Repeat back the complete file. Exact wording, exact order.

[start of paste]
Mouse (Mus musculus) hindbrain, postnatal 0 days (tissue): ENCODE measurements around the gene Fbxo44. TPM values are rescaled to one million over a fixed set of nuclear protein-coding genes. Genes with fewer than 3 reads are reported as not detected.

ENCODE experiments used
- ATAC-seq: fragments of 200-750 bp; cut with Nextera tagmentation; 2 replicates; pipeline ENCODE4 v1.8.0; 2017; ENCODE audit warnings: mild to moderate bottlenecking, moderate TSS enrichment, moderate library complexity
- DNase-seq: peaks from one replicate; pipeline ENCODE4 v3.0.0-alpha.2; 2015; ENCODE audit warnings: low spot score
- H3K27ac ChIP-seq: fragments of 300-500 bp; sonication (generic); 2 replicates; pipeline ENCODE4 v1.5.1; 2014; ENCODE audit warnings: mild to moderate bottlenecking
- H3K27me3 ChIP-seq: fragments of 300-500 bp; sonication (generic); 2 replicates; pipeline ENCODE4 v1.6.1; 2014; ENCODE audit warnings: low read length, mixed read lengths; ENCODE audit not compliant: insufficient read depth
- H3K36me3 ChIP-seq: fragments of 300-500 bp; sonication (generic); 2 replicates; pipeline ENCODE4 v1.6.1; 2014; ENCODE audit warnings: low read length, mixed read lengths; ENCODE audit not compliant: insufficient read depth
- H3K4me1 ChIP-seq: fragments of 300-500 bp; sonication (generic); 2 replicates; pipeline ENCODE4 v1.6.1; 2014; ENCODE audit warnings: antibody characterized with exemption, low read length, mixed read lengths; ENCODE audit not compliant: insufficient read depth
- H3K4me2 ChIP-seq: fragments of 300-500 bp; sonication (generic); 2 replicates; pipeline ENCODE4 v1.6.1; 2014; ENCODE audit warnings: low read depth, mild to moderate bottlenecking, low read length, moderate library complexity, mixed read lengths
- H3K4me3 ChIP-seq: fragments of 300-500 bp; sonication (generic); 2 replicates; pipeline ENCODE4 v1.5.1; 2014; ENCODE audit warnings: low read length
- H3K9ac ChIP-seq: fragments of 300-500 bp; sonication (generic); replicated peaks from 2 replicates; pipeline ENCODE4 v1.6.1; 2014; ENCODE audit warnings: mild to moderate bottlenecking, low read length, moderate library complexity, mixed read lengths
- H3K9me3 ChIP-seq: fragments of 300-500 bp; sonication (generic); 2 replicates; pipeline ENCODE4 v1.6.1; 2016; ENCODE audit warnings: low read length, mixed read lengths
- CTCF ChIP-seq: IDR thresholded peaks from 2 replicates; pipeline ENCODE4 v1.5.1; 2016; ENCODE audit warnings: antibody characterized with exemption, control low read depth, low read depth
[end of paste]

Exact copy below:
Mouse (Mus musculus) hindbrain, postnatal 0 days (tissue): ENCODE measurements around the gene Fbxo44. TPM values are rescaled to one million over a fixed set of nuclear protein-coding genes. Genes with fewer than 3 reads are reported as not detected.

ENCODE experiments used
- ATAC-seq: fragments of 200-750 bp; cut with Nextera tagmentation; 2 replicates; pipeline ENCODE4 v1.8.0; 2017; ENCODE audit warnings: mild to moderate bottlenecking, moderate TSS enrichment, moderate library complexity
- DNase-seq: peaks from one replicate; pipeline ENCODE4 v3.0.0-alpha.2; 2015; ENCODE audit warnings: low spot score
- H3K27ac ChIP-seq: fragments of 300-500 bp; sonication (generic); 2 replicates; pipeline ENCODE4 v1.5.1; 2014; ENCODE audit warnings: mild to moderate bottlenecking
- H3K27me3 ChIP-seq: fragments of 300-500 bp; sonication (generic); 2 replicates; pipeline ENCODE4 v1.6.1; 2014; ENCODE audit warnings: low read length, mixed read lengths; ENCODE audit not compliant: insufficient read depth
- H3K36me3 ChIP-seq: fragments of 300-500 bp; sonication (generic); 2 replicates; pipeline ENCODE4 v1.6.1; 2014; ENCODE audit warnings: low read length, mixed read lengths; ENCODE audit not compliant: insufficient read depth
- H3K4me1 ChIP-seq: fragments of 300-500 bp; sonication (generic); 2 replicates; pipeline ENCODE4 v1.6.1; 2014; ENCODE audit warnings: antibody characterized with exemption, low read length, mixed read lengths; ENCODE audit not compliant: insufficient read depth
- H3K4me2 ChIP-seq: fragments of 300-500 bp; sonication (generic); 2 replicates; pipeline ENCODE4 v1.6.1; 2014; ENCODE audit warnings: low read depth, mild to moderate bottlenecking, low read length, moderate library complexity, mixed read lengths
- H3K4me3 ChIP-seq: fragments of 300-500 bp; sonication (generic); 2 replicates; pipeline ENCODE4 v1.5.1; 2014; ENCODE audit warnings: low read length
- H3K9ac ChIP-seq: fragments of 300-500 bp; sonication (generic); replicated peaks from 2 replicates; pipeline ENCODE4 v1.6.1; 2014; ENCODE audit warnings: mild to moderate bottlenecking, low read length, moderate library complexity, mixed read lengths
- H3K9me3 ChIP-seq: fragments of 300-500 bp; sonication (generic); 2 replicates; pipeline ENCODE4 v1.6.1; 2016; ENCODE audit warnings: low read length, mixed read lengths
- CTCF ChIP-seq: IDR thresholded peaks from 2 replicates; pipeline ENCODE4 v1.5.1; 2016; ENCODE audit warnings: antibody characterized with exemption, control low read depth, low read depth